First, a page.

High-end materials speak of refinement. Harness the shine of metallics and elegance of glass to elevate the space’s sense of luxury.
Marble and glass are materials that are often interpreted conventionally. Danish design firm Norm.Architects was inspired by the shape of street lamps for this design for &Tradition. Its contemporary spin — crafted in a simple shape and hung en masse — is a masterfully conceived balance of old and new and high-quality materials.
Lighting experts Artemide illustrate the impact of transparency — a current direction. The ‘Miconos Tavolo’ lamp, designed by Ernesto Gismondi, offers a nuts-and-bolts effect while being high-end in its execution of blown glass and chrome, serving as a decorative as well as a functional object.
Jaime Hayon’s ‘Copa Cabana Copper’ lights have the moth-to-flame quality, making them an instant focal point. Be inspired to make lights the star of a room.
Drawing on the trend for intense saturated colour and unfussy shapes, bright lights make strong statement pieces.
Strong lines are the perfect complement to amped-up colour. Atelier Takagi’s ‘Bluff City’ lights combine steel cages with bright colour in a cool combination of industrial and playfulness.
Italian designers Foscarini are known for forward-thinking design. Here three ‘Uto’ pendants create mid-level interest in a double-volume space, bridging the expanse.
The Flowerpot lamp designed by Verner Panton in 1968 is an example of how simple, reduced shapes create timeless and lasting design. This current fabrication of the designer’s classic template makes use of lacquered and chromed steel to give it an up-to-date feel. The cuteness factor comes into play here too, injecting personality into the space.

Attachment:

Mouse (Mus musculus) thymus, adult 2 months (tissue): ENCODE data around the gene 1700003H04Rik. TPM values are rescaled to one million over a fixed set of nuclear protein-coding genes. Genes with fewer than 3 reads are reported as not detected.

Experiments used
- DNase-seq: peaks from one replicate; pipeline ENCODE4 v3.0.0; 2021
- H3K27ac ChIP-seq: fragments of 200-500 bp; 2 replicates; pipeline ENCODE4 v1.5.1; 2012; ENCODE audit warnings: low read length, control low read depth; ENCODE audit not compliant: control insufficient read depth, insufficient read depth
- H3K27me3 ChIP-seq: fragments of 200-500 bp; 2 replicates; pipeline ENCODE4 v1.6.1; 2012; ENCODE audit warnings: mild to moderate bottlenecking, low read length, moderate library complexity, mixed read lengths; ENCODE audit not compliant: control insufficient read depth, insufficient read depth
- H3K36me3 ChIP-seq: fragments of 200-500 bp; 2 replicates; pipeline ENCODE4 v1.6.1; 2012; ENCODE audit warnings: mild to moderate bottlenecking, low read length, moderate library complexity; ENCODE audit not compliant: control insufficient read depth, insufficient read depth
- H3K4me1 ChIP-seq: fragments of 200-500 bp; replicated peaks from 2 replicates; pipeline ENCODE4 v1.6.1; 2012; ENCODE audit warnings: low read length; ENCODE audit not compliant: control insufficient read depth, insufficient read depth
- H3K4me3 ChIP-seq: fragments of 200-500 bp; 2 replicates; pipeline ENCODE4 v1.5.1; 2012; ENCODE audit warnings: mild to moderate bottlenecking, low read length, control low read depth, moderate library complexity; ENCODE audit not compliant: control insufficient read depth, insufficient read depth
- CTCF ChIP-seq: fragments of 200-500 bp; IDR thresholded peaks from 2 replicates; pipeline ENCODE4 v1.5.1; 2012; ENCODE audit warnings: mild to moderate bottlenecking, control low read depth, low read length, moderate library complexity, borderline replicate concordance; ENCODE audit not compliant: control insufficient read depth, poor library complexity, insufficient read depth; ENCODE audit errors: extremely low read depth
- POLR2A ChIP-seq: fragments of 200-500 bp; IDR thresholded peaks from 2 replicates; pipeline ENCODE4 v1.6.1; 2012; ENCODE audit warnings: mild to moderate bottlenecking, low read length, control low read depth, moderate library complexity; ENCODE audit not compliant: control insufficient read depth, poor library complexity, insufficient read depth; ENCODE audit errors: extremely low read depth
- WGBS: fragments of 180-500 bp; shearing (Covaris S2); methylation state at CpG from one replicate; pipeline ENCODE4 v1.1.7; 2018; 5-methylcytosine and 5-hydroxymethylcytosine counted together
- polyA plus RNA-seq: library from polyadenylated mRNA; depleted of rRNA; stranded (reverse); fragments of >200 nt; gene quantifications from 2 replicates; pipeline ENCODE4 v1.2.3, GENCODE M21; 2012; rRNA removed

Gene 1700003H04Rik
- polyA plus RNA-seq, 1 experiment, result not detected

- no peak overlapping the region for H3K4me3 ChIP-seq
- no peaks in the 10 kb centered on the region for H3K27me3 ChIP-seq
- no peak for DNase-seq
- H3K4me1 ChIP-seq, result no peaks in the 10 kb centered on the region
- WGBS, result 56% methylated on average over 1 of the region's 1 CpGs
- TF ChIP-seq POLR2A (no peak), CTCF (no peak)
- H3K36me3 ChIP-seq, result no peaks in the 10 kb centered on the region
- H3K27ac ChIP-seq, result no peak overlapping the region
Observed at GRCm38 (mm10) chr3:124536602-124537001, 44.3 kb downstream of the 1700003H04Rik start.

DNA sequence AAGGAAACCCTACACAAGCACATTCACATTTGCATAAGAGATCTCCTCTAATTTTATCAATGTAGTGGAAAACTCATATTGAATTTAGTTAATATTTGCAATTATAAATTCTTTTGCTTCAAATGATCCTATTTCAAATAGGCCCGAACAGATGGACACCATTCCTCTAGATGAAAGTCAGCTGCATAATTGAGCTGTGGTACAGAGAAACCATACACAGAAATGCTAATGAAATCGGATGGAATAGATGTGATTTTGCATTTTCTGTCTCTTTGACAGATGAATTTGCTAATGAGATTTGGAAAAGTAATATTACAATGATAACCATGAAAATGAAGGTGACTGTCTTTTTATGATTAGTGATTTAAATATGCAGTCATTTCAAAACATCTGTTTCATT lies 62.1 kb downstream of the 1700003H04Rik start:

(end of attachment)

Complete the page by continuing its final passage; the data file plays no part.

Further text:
An overscaled Anglepoise lamp is the epitome of redefining a design classic originally designed in the 1930s. The sense of exaggerated scale is very now, credit to the company’s willingness to adapt to the changing times. The colour — traditional and yet also fun — is a nod to the design’s status as a modern icon.
Basic, yet expressive forms interlocking or woven together create textural interest. Originality of design and a sense of quirkiness are very effective in characterising a space.
A standing lamp sculpted with wire is an example of the scope of humble materials in a handmade incarnation. The shade balances the base, adding much-needed polish.
Tom Dixon’s ‘Etch Web’ light, designed to cast atmospheric angular shadows when lit, is the ultimate in texture, through its intricate design of 60 irregular pentagon shapes.
Brian Rasmussen’s ‘VITA’ pendant for Lucente is made up of metal coils spreading out from the globe. The design is neat and geometrical but at the same time seems vibrant and random.
The ‘MO’ lamp designed by Constance Guisset for Molteni & C makes use of structural elements as a principle design motif — a trait of designer Constance Guisset’s. The form that seems dynamic despite a rigid, stable frame brings interest into this minimal space.
Gervasoni’s ‘Sweet 96’ shades made of woven PVC are on the graphic end of the scale — their technologically advanced material setting them apart from handmade products. n